[Skip to Content]
Access to paid content on this site is currently suspended due to excessive activity being detected from your IP address 54.158.173.184. Please contact the publisher to request reinstatement.
[Skip to Content Landing]
Article
November 1, 1995

Measuring Blood Pressure: Which Arm?

Author Affiliations

City General Hospital Staffordshire, England

JAMA. 1995;274(17):1343. doi:10.1001/jama.1995.03530170023016
Abstract

To the Editor.  —The article by Dr Reeves1 was very informative regarding the pitfalls of blood pressure (BP) measurement and how to optimize the accuracy of readings. Among the factors affecting accuracy, Reeves included interarm BP inequalities, but this was not discussed. I believe it is important to clarify this issue.Reeves cited a study by Hashimoto et al2 and stated that there was no significant difference in BP between the subjects' arms in that study. However, reporting the results only in this way is misleading because in that study as well as one of our own,3 many individuals (up to 23%) had an absolute interarm difference of more than 8 mm Hg in systolic BP. The highest difference in systolic and diastolic BPs was 20 mm Hg.3 Blood pressure was higher on the left arm in some individuals but higher on the right in others,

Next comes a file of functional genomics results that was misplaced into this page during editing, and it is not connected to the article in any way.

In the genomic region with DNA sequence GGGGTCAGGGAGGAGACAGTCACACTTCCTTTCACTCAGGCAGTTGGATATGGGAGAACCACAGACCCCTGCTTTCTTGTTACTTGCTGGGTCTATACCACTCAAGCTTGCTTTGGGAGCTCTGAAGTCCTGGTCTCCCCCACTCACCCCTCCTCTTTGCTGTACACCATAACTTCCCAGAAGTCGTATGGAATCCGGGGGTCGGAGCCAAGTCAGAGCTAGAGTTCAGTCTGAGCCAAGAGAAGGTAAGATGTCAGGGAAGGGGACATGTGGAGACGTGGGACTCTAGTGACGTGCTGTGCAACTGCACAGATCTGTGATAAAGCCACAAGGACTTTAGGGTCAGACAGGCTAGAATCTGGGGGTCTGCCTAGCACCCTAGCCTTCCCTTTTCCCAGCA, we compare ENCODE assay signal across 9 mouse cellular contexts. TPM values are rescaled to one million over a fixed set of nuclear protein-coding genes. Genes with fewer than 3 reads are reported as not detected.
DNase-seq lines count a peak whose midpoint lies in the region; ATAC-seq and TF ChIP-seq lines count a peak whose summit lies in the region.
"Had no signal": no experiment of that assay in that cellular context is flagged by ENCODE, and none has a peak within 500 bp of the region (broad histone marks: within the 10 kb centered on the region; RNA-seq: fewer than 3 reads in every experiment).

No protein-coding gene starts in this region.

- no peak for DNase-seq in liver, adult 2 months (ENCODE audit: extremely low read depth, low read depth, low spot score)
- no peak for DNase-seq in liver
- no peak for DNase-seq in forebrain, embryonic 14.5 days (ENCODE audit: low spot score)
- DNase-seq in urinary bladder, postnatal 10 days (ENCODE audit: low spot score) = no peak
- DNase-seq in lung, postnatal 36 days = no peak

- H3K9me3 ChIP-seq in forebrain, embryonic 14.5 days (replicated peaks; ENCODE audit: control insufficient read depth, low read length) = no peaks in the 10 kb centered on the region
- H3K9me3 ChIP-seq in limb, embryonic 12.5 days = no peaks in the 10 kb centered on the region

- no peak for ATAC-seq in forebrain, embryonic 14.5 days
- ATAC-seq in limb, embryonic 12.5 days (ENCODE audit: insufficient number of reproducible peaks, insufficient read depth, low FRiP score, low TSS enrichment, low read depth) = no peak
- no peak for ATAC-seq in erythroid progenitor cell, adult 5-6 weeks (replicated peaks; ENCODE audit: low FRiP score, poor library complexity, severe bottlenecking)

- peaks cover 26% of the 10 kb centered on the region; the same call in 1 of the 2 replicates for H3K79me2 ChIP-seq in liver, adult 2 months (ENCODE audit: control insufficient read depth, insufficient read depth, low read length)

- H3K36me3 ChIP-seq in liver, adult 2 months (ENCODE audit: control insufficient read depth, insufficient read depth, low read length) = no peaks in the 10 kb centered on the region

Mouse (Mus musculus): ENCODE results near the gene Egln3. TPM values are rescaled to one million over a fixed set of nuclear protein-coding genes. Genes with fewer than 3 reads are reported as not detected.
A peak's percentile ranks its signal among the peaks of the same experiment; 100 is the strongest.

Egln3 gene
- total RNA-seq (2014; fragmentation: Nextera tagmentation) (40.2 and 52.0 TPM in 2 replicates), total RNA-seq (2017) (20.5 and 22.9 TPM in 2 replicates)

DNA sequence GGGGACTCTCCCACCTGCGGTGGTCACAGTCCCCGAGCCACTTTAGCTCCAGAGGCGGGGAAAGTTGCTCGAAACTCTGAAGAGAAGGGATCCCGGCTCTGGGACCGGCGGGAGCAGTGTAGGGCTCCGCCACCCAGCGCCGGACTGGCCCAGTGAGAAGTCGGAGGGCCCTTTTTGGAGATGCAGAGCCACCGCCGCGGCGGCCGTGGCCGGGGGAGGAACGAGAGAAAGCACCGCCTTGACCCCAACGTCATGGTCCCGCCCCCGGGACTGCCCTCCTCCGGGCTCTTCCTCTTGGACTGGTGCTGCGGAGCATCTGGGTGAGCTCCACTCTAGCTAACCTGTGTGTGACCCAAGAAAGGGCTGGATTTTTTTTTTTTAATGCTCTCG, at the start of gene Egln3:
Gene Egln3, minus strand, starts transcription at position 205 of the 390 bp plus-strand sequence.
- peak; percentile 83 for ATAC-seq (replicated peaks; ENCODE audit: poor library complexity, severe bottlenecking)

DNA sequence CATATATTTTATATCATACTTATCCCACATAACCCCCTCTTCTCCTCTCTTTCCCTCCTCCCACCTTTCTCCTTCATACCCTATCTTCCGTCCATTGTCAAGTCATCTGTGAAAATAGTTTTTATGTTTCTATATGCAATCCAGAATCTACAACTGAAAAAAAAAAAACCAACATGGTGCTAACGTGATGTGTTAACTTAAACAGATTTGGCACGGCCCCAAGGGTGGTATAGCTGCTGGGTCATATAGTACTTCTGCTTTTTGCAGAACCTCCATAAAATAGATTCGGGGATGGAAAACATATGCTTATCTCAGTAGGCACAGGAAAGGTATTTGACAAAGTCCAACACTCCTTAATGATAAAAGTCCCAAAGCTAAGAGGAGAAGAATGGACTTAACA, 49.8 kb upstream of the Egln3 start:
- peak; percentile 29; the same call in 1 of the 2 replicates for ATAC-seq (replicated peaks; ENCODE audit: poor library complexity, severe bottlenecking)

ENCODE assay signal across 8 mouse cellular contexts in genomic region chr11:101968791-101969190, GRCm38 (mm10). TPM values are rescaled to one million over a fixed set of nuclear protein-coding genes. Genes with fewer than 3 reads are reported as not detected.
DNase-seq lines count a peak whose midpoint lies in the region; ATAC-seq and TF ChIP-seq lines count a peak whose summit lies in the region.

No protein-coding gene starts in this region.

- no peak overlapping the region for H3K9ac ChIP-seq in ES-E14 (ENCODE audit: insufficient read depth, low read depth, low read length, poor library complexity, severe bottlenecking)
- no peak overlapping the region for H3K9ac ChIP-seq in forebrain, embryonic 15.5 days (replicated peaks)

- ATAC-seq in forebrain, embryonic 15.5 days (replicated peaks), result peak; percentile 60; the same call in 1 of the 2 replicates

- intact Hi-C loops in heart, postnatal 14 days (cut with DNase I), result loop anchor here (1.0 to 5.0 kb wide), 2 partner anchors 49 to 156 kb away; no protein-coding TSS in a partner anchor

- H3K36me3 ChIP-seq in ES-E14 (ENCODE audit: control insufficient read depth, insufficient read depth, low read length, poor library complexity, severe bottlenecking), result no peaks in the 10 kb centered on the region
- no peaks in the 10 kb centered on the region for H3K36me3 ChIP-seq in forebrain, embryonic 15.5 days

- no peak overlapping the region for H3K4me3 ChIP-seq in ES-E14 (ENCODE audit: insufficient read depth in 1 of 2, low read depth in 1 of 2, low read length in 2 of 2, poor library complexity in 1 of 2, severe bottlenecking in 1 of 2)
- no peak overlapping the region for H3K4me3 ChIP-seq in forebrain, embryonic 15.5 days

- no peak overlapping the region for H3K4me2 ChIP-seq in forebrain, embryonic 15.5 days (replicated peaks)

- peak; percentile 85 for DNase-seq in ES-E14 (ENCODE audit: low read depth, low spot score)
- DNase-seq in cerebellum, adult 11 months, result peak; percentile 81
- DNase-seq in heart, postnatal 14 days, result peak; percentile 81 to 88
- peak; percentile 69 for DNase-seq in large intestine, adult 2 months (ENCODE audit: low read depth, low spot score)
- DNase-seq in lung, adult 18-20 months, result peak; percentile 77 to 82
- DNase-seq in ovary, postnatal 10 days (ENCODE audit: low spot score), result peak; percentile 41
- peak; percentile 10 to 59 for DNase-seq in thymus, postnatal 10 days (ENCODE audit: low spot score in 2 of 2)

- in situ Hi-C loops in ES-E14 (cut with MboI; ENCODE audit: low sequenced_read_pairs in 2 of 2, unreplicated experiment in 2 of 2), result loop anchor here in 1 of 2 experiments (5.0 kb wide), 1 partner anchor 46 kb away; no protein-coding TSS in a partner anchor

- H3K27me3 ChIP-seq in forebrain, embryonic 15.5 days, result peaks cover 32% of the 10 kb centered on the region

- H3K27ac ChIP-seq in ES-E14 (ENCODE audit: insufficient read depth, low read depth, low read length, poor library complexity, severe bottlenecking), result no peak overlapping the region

First Page Preview View Large
First page PDF preview
First page PDF preview
×